He was dismayed how readily he took to lying. He'd always thought of it as a decisive abandonment of the truth. Instead, he realised, it was simply a matter of one word slipping into the place of another.'
Dr Quinn Davidson and his wife Marianna have endured years of unsuccessful IVF and several miscarriages, and Quinn can't face another painful attempt to conceive. Marianna is desperate to be a mother and their marriage is feeling the strain. At a small-town practice a few hours from their home, Quinn meets Rachel, the daughter of one of his patients. Drawn to each other, it's not long before they find themselves in a passionate affair and Quinn realises he must choose between the two women. Then Marianna announces a surprise natural conception, news that will change the course of all their lives.
Set in the lush Australian subtropics, this taut emotional drama poses questions about moral courage and accountability, and asks whether love means always telling the truth.
Sarah Armstrong's first novel, Salt Rain, was shortlisted for several awards including the Miles Franklin. She was a radio journalist at the Australian Broadcasting Corporation, where she won a Walkley Award. She now lives in northern New South Wales with her partner, writer Alan Close, and their young daughter.
His Other House
His Other House
Author: Sarah Armstrong
Question: What inspired you to write His Other House?
Sarah Armstrong: The idea came to me a few years back when I read a newspaper article about a man who had two families at the same time. I think he was from Wollongong, near Sydney, and he'd had two families for many years (and was found out!). It set me thinking about why men (because all such cases I've heard of involve men) would do this and how they justify to themselves and what happens when they are found out. When I mentioned to people what I was writing, an astonishing number of people would tell me that they knew such a scenario in real life.
Question: Can you talk about why it was important for you to write a book about unsuccessful IVF attempts?
Sarah Armstrong: I didn't set out to write about IVF and the longing for a child, but it winkled its way into the story, as issues close to my heart tend to. My husband, Alan and I went through IVF. At 39, after we'd been trying to conceive for some time, we learnt that IVF would be the only way for us to have a child. I found IVF a profound and unsettling and wonderfully miraculous experience. I wanted to show how intense some women's longing for a child can be, and how that longing can really consume you. It did me. We went through two IVF cycles and got pregnant three times and had two miscarriages. Our now five-year old daughter Amelia was our very last embryo, and Al had told me it would be his last shot at it. He simply couldn't endure the emotional toll of IVF.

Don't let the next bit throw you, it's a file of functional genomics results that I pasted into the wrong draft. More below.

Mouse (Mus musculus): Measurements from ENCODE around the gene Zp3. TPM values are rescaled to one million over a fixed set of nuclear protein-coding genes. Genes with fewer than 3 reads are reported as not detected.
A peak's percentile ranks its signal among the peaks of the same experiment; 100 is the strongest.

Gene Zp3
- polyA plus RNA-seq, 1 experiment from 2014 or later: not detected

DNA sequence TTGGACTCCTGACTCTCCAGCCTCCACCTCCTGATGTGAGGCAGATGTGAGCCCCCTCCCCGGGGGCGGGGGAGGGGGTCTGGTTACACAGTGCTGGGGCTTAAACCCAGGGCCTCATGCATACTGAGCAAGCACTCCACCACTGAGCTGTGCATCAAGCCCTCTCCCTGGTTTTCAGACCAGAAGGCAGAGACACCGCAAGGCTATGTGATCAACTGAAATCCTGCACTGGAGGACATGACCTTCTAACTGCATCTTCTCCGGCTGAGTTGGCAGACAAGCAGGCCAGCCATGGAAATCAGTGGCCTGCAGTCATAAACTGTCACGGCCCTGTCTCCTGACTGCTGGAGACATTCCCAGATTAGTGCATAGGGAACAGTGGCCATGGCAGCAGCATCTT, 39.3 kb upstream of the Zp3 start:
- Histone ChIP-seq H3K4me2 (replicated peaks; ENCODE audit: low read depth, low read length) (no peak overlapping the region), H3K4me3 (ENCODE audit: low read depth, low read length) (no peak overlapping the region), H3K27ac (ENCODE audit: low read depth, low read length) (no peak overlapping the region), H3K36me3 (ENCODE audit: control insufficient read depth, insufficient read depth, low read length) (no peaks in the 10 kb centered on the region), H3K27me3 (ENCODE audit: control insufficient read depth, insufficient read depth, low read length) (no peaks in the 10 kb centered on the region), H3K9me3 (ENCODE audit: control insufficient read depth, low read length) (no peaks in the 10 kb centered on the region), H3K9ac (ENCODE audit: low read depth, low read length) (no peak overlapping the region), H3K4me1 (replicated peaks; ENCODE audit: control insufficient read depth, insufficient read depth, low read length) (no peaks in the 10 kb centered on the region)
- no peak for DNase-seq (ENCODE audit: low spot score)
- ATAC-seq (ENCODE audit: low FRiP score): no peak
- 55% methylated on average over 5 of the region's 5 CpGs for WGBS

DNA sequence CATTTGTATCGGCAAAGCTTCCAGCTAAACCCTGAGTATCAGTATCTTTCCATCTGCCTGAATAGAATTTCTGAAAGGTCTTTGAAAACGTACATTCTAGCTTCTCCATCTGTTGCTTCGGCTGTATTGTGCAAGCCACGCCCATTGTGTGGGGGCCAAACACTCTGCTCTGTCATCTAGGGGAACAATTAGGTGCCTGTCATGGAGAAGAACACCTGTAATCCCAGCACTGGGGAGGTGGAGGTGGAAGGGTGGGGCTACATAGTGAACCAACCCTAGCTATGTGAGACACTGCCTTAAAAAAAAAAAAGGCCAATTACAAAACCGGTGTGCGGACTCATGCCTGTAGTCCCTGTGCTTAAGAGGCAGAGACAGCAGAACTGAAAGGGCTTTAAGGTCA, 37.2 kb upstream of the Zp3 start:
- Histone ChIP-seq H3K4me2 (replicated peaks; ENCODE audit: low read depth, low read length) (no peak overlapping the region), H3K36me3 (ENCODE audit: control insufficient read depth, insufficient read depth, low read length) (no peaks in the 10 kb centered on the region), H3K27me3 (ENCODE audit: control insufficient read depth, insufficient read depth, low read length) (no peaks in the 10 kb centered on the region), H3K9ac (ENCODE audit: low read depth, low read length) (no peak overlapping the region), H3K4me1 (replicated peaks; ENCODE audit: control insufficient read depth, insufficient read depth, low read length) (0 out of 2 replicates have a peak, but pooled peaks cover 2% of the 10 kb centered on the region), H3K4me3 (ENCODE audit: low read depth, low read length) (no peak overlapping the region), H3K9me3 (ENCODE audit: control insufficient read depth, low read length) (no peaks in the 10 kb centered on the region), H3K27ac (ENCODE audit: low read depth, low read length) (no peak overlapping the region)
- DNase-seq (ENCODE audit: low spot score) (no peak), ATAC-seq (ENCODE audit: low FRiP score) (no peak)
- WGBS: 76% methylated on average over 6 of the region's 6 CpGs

Question: Did you have to conduct research into IVF and miscarriages?
Sarah Armstrong: I was a very well informed IVF patient, possibly a little too well informed! I probably drove my doctors a bit mad with my questions and concerns. So I didn't need to research IVF and miscarriages for the book, although there's a scene featuring a fertility doctor and I ran that by the doctor who helped us conceive Amelia.
Question: Are the characters based on anyone you know?
Sarah Armstrong: All characters in His Other House have a bit of me in them, even Quinn. Certainly I drew on my own experience of IVF and miscarriage for the character of Marianna but she is not me. Rachel has some of my down-to-earth qualities and of course I was a journalist as she was. Quinn sees the world in many of the same ways as I do, although I have never had a failure of moral courage on the scale of his. I don't really draw on people around me for characters. It's almost magical the way a character appears on the page. They are not me, they are not someone I know. They might have small aspects of me in them but they are themselves and feel as real to me as someone I know in real life.
Question: There are several issues raised in this book. Was this deliberate or did the story evolve this way?
Sarah Armstrong: Yes, the book does explore some interesting moral territory - questions such as: is absolute honesty necessary in a loving relationship? What is it to be a good person? Should we always tell the truth? And it raises themes around loss and motherhood. I didn't sit down and decide on some themes then figure out how to plant them in the book. Rather, my personal concerns and sensibilities organically found their way in, as I wrote. In a way, I am exploring these issues for myself, through my characters.
Interview by Brooke Hunter